Jose Huizar, shown in the L.A City Council | Photo by Katie Falkenberg / Los Angeles Times

Politics: Huizar denies new retaliation claim, City Council takes slow road to reform in face of scandal

2020 Editions January More News News Updates

By Bill Hendrickson

José Huizar, the beleaguered city councilmember for Council District 14, is facing fresh accusations of wrongdoing.

Recently, Huizar was accused of retaliation by a former staffer, Jesse Leon, who filed a $10 million legal claim alleging that he was fired after he told federal investigators of his suspicion that Huizar had tried to extort money or solicit bribes from operators of cannabis businesses, according to a report in the Los Angeles Times on Nov. 26.

It was the third retaliation claim against Huizar in just over a year. In the first two cases, former staffers Mayra Alvarez and Pauline Medina said they were fired after raising concerns about ethical and legal breaches by Huizar, among them, an extramarital affair with an aide and misuse of public resources. Those cases are currently in varying stages of the legal process.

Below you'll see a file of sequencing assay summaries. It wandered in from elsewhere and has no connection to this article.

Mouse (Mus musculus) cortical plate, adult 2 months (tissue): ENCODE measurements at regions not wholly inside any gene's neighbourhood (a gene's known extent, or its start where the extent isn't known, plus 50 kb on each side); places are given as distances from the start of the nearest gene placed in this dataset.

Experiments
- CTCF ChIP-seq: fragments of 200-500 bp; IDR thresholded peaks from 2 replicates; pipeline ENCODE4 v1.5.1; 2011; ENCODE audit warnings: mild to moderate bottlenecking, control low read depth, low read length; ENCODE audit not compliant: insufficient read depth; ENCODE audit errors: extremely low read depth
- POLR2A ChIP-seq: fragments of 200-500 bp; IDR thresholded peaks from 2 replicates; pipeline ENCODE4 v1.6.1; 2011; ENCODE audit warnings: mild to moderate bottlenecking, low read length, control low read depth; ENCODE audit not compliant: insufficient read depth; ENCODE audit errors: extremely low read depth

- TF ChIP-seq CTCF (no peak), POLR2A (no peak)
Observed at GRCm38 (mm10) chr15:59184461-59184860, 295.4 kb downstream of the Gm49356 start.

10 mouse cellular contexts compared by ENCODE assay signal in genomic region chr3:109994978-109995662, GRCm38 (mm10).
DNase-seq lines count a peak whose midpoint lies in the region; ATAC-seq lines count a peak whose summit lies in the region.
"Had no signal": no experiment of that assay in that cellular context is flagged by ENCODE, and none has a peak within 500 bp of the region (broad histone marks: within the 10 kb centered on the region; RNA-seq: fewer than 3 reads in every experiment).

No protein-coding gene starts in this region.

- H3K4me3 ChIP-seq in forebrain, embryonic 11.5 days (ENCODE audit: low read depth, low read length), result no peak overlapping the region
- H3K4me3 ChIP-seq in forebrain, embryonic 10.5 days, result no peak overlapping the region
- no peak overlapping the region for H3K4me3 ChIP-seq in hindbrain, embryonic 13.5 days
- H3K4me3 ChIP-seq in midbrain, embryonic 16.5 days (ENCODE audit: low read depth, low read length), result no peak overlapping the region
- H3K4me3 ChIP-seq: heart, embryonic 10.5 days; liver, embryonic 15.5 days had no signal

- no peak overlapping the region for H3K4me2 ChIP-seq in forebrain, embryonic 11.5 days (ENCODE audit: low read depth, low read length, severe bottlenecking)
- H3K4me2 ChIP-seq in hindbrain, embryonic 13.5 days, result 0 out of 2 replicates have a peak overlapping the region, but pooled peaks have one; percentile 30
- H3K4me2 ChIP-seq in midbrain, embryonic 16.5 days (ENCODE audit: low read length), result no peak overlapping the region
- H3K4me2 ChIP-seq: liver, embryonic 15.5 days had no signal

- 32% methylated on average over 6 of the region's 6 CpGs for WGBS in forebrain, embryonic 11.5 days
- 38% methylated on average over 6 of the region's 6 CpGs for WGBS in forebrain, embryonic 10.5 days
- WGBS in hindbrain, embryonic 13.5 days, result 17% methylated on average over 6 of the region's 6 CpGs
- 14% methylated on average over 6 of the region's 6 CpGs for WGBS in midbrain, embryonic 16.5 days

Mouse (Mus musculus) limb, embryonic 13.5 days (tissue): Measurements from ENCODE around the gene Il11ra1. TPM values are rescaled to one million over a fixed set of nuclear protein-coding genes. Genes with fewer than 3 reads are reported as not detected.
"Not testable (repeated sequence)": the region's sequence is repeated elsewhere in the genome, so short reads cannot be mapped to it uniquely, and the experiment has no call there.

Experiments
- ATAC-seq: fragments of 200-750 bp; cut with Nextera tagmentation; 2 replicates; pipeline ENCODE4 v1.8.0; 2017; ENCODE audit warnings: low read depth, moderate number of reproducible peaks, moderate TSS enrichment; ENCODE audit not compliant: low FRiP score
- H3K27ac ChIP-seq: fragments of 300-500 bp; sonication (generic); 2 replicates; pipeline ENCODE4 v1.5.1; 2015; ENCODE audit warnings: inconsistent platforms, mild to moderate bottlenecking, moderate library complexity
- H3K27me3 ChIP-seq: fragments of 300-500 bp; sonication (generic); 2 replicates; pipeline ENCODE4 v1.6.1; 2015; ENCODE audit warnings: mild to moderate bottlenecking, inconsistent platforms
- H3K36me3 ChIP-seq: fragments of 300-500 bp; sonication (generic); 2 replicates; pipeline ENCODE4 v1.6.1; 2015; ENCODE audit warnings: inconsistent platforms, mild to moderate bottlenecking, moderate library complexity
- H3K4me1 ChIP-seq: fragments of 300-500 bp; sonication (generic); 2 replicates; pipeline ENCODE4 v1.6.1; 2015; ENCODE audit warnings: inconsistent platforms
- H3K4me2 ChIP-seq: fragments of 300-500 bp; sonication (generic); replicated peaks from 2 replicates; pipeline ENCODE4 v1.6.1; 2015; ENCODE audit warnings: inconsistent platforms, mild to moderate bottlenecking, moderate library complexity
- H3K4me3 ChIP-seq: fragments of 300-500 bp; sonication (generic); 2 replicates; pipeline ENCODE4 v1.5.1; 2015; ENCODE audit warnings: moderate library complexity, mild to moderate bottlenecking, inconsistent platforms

The retaliation allegations – all of which Huizar has denied – are in addition to the damaging effects from FBI raids on Huizar’s home and two of his offices some 14 months ago. No one has been arrested or publicly charged with a crime in connection with the raids, but Huizar has been enfeebled politically: The raids led to his expulsion from all City Council committees, where the day-to-day work of local governance takes place.  Moreover, the raids appear to be part of a larger corruption probe centered on downtown real estate developments.

Against that backdrop, the City Council recently took a small step in the direction of curtailing the influence of developers on city government.

On December 4, by a vote of 13 to 0, the City Council voted to ban campaign contributions from developers who are seeking city approval for their projects. But the law does not take effect until after the 2022 primary.

The new law also does not stop developers from raising campaign money from other donors. Nor does it apply to subcontractors or individuals other than developers who have interests in gaining city approval for real estate projects



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